Compared with the original Tanqueray Gin, the quality in this is certainly higher, its smoother and it has a clearer identity with its robust flavor profile. The citrus separates this from Tanqueray and while not like Bombay Sapphire, the softness and lighter Gin “punch” makes it likeable to a similar audience – both reaching large market appeal. However, do not dismiss this Gin, if you have not tried it we urge you to do so – it has a strong following for a reason and it might just become a favorite of yours because its hard not to like it.

Awards & Accolades

96 – 100 Points, Wine Enthusiast.

Double Gold Medal, San Francisco World Spirits Competition, 2011.

Silver Medal, International Wine and Spirit Competition, 2008.

Silver Medal, Drinks International Gin Challenge, 2008.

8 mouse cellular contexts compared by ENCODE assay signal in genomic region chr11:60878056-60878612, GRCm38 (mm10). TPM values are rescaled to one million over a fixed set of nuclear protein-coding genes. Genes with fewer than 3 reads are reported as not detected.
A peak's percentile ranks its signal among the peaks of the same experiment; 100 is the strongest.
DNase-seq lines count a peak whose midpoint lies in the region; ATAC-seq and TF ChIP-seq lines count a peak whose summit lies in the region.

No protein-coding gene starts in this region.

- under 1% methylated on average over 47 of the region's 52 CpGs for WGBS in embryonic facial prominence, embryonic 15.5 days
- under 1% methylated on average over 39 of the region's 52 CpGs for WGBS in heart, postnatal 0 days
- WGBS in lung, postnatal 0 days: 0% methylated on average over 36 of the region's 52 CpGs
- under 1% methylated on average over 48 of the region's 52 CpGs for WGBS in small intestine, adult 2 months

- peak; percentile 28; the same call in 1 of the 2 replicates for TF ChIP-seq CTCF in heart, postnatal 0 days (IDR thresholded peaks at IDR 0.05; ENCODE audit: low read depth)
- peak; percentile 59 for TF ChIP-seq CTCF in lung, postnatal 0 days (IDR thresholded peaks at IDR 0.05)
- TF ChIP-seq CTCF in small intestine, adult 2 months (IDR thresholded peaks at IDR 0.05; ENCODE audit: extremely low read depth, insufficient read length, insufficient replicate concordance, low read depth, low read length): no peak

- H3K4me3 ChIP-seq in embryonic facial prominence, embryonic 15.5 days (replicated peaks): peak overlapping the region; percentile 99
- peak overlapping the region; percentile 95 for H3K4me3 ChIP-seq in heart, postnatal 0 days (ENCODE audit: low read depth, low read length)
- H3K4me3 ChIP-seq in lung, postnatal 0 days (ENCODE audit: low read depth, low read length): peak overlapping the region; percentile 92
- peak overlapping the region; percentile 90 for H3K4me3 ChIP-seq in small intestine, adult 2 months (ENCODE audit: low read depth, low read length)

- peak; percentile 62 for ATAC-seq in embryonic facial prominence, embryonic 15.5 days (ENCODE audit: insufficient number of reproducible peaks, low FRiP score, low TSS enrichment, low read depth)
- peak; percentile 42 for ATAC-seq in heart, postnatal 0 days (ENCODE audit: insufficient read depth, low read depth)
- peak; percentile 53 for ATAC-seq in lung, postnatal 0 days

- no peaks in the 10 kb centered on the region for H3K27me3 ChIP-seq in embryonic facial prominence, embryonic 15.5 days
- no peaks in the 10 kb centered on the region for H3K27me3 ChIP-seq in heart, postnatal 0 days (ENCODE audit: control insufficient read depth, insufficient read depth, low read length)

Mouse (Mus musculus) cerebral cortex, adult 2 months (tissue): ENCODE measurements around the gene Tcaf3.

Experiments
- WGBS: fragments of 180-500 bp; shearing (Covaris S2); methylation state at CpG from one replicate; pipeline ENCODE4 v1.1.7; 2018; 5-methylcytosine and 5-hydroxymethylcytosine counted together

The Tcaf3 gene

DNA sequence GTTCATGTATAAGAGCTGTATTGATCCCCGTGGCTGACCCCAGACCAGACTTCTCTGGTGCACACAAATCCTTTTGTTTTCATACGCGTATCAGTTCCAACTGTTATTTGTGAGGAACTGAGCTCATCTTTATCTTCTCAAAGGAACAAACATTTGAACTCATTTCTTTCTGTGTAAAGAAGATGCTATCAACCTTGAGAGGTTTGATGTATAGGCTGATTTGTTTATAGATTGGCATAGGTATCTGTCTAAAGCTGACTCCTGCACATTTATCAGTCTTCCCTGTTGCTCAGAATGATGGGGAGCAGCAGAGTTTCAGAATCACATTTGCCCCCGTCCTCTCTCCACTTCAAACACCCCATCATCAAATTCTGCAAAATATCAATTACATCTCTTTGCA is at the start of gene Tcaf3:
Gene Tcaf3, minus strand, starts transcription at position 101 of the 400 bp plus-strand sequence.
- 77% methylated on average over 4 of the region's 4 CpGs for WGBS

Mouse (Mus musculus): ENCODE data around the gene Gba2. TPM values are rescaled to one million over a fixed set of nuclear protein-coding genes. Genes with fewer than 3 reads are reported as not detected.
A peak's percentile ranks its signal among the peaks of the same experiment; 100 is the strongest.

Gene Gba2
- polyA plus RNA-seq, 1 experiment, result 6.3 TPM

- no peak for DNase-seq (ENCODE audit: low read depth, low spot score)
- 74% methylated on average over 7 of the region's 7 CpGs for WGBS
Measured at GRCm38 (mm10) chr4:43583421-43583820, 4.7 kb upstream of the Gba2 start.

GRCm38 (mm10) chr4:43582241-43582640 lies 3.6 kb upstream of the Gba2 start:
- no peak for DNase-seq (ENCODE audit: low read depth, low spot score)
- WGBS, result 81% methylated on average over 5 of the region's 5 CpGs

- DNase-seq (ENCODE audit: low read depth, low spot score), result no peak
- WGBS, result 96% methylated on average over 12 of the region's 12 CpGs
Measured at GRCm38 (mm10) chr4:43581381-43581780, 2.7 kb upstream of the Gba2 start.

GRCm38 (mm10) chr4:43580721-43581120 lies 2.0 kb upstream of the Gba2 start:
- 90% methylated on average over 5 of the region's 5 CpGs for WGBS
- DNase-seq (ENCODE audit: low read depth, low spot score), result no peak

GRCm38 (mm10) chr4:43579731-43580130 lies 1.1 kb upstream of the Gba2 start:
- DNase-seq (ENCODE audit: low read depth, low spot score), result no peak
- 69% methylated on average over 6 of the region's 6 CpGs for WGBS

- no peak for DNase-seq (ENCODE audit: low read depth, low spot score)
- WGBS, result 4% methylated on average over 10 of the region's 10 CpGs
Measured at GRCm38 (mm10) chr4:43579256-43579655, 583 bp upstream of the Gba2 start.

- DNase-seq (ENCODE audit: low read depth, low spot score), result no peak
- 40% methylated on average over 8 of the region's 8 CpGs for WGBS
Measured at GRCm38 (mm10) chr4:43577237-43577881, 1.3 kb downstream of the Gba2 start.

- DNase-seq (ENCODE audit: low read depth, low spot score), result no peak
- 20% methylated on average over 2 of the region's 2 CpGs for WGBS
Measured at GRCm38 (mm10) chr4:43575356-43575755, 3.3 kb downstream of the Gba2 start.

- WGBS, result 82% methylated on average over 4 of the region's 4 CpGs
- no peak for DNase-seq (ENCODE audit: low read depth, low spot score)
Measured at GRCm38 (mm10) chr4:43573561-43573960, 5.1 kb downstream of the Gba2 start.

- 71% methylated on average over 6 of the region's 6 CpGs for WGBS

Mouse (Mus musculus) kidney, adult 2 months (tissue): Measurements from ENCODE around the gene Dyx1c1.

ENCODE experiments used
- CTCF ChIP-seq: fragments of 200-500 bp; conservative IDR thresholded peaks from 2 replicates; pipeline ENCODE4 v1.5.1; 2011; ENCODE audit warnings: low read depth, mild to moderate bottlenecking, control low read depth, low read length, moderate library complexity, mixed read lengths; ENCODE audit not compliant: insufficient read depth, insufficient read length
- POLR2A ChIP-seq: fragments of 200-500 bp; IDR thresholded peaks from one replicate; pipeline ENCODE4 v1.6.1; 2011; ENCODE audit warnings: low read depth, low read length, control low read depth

Silver Medal, International Wine and Spirit Competition, 2007.

Double Gold Medal, San Francisco World Spirits Competition, 2006.

Gold Medal, World Spirits Award, 2006.

Silver Medal, International Wine and Spirit Competition, 2006.

Double Gold Medal, San Francisco World Spirits Competition, 2005.

Double Gold Medal, San Francisco World Spirits Competition, 2004.

Invested into the San Francisco World Spirits Hall of Fame, a newly created award for the first spirit ever to win Best in Show (White Goods) three times (2000, 2001 and 2003).

Best of Show (White Goods) and Double Gold Medal, San Francisco World Spirits Competition, 2003.

Gold Medal, International Spirits Challenge, 2002.

Best of Show (White Goods) and Double Gold Medal, San Francisco World Spirits Competition, 2001.

Best of Show (White Goods) and Double Gold Medal, San Francisco World Spirits Competition, 2000.

Bronze Medal, International Wine and Spirit Competition, 2000.

Music

Music to listen to while drinking a T10: "The Ballard of The Snow Leopard and The Tanqueray Cowboy" by Melissa Greener (originally by David Rodriguez).